A ways into the ride, a lady started talking incredibly loud on her cell phone. I'm not quite sure of the thought process that makes one yell louder and louder on their end because they can't hear the person on the other end. She kept yelling, "HUH?" more and more loudly.
By the third call, I decided this woman was just lonely, and the people she calls know this. "NO! I'M ON THE BUS! OH. OK. WELL CALL ME WHEN YOU GET ON A BREAK OR SOMETHING."
A lady in a McDonald's uniform got off at the stop by the McDonald's at the corner of Gorman and Western Boulevard. There's just nice closure to that for me.
I had a work meeting in another building from 10:30 - noon, and I hitched a ride over with my colleague, Sarah.
My boss and our intern had a "working team meeting" in the afternoon, during which I showed them both how to use NC State's Survey Builder application, which I just love and have found to be one of those rare tools in which things actually work they way you would expect them to. I believe they call that "intuitive."
My friend and colleague, Larry, dropped by just to say hello, because he was in the basement. That's one of those implicit affirmations.
On the way to the gym, I swung by a store at the Avent Ferry Shopping Center to pick up a greeting card. A lady in front of me, driving an SUV, just stopped in the middle of a T-intersection, with her left turn signal to turn towards the top of the T. It was bad enough that she was stopped in the middle of the intersection, but to her left was the curb in front of the store, with bright yellow paint on the ground that said, "No parking. Fire lane."
After the car coming straight passed by, she parked right on top of the words "No Parking" and got her fat ass out of the car. And I mean that literally—she had on stretch pants whose back pulled down to expose her nasty crack. How freaking lazy can you get? There was a legal parking spot no more than 15 feet away from where she was.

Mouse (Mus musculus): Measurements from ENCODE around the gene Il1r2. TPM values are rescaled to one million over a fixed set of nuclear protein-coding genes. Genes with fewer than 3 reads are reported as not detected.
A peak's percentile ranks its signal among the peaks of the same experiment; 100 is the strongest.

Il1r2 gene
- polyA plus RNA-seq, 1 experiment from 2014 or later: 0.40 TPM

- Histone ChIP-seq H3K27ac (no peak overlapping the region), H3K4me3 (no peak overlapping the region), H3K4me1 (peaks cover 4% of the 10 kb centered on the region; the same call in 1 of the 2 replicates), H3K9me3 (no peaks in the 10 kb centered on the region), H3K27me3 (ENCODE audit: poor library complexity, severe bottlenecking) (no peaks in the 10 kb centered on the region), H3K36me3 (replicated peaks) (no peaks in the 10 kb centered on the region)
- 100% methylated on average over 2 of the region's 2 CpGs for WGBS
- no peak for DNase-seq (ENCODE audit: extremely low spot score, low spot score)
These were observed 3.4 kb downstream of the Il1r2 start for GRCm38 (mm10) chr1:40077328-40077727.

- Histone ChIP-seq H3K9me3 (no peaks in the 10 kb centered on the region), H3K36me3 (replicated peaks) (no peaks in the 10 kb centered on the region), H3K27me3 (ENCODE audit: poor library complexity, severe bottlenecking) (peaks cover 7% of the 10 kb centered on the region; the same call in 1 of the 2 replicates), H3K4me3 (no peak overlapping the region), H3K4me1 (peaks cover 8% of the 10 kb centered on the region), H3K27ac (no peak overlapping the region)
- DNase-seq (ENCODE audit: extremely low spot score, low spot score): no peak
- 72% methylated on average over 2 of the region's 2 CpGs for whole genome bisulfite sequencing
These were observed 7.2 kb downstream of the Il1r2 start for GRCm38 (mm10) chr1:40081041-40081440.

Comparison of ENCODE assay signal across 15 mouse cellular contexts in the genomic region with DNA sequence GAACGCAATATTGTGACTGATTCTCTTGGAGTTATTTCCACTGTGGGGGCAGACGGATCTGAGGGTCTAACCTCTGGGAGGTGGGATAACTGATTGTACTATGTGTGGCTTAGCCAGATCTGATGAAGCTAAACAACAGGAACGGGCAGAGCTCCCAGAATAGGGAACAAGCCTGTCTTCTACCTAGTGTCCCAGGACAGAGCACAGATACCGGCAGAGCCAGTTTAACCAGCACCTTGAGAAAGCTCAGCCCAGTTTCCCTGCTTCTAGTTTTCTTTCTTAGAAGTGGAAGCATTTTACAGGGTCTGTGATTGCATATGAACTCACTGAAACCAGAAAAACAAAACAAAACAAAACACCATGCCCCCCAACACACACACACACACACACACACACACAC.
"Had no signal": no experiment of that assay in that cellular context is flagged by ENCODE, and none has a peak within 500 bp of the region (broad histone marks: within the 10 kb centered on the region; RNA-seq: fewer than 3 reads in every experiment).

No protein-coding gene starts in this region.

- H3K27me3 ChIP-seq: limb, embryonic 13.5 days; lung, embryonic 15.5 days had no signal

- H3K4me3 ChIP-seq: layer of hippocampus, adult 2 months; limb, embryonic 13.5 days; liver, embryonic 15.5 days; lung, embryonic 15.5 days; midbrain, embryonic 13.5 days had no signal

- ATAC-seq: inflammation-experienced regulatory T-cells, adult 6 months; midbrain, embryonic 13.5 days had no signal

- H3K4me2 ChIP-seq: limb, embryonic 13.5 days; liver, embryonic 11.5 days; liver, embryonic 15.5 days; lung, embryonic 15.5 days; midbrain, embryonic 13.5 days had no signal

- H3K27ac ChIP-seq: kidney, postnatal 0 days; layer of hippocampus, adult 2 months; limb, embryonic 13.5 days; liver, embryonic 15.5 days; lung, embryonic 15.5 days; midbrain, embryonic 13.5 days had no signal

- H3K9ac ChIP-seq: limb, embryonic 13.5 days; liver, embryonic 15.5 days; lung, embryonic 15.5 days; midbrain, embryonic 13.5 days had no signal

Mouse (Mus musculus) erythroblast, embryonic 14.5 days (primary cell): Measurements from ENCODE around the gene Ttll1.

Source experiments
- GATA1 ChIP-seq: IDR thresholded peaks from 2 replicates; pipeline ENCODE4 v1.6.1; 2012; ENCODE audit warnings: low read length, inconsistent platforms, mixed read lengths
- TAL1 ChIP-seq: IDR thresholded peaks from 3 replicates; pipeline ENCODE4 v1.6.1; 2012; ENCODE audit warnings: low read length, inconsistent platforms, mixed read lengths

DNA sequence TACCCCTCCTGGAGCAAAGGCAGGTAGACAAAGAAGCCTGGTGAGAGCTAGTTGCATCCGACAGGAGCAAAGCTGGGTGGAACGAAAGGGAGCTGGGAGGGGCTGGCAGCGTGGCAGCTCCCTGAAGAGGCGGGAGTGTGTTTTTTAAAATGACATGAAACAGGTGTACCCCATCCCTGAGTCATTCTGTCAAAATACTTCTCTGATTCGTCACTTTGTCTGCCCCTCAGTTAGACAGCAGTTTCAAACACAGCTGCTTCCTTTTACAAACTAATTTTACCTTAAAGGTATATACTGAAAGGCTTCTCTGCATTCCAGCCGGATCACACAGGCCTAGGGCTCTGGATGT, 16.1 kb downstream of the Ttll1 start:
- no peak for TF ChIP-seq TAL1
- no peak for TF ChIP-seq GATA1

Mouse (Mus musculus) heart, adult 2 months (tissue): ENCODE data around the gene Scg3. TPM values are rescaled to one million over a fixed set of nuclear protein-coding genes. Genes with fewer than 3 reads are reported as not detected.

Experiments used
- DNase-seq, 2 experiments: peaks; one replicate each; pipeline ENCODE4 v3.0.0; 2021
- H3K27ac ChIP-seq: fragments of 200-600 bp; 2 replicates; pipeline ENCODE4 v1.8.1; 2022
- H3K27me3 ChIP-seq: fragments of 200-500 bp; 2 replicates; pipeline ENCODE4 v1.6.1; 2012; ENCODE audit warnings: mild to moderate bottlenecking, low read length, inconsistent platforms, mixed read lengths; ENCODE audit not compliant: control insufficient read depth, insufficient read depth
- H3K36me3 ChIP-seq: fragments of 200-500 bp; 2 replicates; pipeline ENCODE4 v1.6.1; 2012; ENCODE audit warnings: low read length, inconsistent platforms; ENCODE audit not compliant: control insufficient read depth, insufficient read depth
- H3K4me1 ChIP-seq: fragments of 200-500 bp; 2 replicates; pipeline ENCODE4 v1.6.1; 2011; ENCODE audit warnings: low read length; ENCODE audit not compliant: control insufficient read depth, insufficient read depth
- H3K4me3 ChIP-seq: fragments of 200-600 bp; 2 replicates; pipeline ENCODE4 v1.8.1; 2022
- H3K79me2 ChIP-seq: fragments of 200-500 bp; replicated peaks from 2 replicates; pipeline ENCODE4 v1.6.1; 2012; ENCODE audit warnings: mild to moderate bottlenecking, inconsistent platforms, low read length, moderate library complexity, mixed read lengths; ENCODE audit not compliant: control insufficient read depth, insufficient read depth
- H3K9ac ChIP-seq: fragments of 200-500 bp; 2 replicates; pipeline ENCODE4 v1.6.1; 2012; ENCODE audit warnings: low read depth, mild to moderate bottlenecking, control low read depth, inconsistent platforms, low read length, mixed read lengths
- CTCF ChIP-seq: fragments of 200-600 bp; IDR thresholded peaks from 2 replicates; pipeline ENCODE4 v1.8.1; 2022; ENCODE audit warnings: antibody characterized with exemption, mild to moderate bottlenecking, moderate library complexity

At the gym, I did 300 (15 sets of 20) ab crunches, followed by 30 minutes of cardio on the elliptical machine.
People kill me with their "fashion." One guy in the free-weight area lifted his t-shirt and pulled up his sweatpants, only to then shimmy them down his ass so that they exposed his underwear just so.
Another guy walking around had on a polo shirt with a collar, which he had hiked up and kept fiddling with to make sure it stayed erect. Okay, first of all, a shirt with a collar on it to work out? Really? And second of all, hasn't that turned-up-collar fad way passed?
Get a grip, people! "You got to focus."
I listened to Fresh Air on the way to Durham, and Terry Gross was interviewing neuroscientist David Linden (adorable, not that it matters) whose new book is called: The Compass of Pleasure: How Our Brains Make Fatty Foods, Orgasm, Exercise, Marijuana, Generosity, Vodka, Learning, and Gambling Feel So Good.
The interview was so, so interesting, and I only heard a part of it. You can listen to the 35-minute podcast of the episode here if you're interested.
I met Robert at Manbites Dog Theater, where we saw their current show Buddy Cop 2. In general, you can count on Manbites Dog productions to be either thought-provoking or quirky (and sometimes both), and this one was no different—coming in on the quirky side.
Watching it, I was reminded of Fargo a little bit, and the female lead character reminded me so much of my friend Sharon—in terms of the way she thinks and reacts, as well as her mannerisms. I even thought her face physically resembled my friend Sharon's.
Back in Raleigh, I stopped by The Borough for a drink and took a seat at the bar next to Haywood and his friend Phil, whose birthday it was. After a few minutes, a guy named Davis took the seat to my right, and after I made some comment about his drink, we started talking.
This was one of those rare instances when you meet someone with whom it's so very easy to talk that before you know it you're two strangers talking about things that matter. It was quite remarkable, really.
Early on in the conversation, he told me about a bourbon called Basil Hayden, which I'd never heard of, and about which he said, "This bourbon will change your life." For the record, this was before we started talking about things that mattered, which is just to say that I do realize that the taste of a bourbon does not fall into that category—even this one.
From there, I dropped into Flex for Trailer Park Prize Night, where much to my surprise I found "the twins"—which means it's "pageant time" in Raleigh. Their friend Jay was also there, and after a little while, Bob arrived.
A fun night ensued, and I left later than I wanted to—and later than I should have seeing that I had to work at 6:00 in the morning. At least I was working from home.